This device is called an AeroChamber with a Mask. The AeroChamber is a type of holding chamber. A holding chamber is often used with a metered-dose-inhaler. It can be difficult to use a metered dose inhaler correctly, especially for very young children. The AeroChamber with a mask is helpful for young children who can't yet inhale the medication and hold their breath.
The metered dose inhaler often needs to be primed before using the first dose. Priming is spraying a number of doses into the air. Check the package insert that comes with the inhaler to see how to prime the inhaler.
When you are ready to take a dose of the medication, remove the caps from the inhaler. Look for foreign objects in the inhaler as well as in the AeroChamber.
Put the inhaler mouthpiece into the wider rubber-sealed end of the AeroChamber.
Shake the inhaler and AeroChamber well.
Hold the mask to the child's face so that both the nose and mouth are covered.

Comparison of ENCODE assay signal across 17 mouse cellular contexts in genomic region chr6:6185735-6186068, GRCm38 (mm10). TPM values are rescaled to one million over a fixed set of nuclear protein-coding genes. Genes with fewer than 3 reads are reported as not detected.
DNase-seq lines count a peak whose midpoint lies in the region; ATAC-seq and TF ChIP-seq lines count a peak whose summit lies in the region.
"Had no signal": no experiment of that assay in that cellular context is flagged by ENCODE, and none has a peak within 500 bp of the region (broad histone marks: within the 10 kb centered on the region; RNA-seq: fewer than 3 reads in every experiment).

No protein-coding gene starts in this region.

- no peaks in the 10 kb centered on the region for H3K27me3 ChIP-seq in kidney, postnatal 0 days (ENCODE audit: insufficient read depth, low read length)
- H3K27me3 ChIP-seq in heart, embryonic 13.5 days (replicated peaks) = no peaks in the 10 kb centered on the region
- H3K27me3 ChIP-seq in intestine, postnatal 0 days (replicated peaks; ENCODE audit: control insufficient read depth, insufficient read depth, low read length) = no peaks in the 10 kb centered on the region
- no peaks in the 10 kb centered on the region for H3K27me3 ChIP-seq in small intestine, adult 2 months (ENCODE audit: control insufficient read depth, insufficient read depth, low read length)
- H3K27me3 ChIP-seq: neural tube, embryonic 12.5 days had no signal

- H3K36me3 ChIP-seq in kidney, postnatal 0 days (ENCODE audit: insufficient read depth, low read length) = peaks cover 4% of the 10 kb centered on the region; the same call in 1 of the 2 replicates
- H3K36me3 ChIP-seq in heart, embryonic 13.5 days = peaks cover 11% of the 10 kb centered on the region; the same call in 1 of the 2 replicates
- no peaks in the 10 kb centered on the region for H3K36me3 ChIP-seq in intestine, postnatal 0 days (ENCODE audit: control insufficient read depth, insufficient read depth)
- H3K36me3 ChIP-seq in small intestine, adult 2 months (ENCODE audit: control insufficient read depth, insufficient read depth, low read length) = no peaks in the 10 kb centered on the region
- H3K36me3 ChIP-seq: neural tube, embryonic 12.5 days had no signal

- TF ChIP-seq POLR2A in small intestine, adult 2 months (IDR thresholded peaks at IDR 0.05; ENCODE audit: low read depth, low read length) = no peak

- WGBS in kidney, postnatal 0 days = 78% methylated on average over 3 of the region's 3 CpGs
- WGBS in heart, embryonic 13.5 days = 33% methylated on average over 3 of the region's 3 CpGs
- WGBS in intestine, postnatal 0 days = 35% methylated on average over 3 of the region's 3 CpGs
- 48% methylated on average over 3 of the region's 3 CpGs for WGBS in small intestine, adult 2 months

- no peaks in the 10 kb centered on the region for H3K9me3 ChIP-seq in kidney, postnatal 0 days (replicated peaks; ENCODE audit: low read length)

Press the inhaler once.
Watch the child breathe in and out 6 times. The mask has a exhalation valve that is colorful. This moves as the child breathes in and out. This is often helpful to watch to count the six breaths.
Repeat for each dose you have been told to take.
Clean the AeroChamber weekly. To clean the AeroCahmber take the rubber-sealed end and the mask mouth piece off the AeroChamber. Soak the pieces in warm water with liquid detergent. Move the pieces gently in the water. Do not put the AeroChamber in the dishwasher.
Rinse the pieces in clean water and shake off the excess water.
Air dry the pieces standing up until they are completely dry. Do not rub the inside of the AeroChamber.
Replace the back rubber piece and the mask mouth piece.
Check the package insert to find out how to clean the metered dose inhaler. This varies depending on the medication in the metered dose inhaler.
Keep the cap on the inhaler after each use to help it stay clean.
National Jewish Health has been ranked by US News and World Report as the number one respiratory hospital in the nation for 11 years in a row. Find out more at NJHealth.org.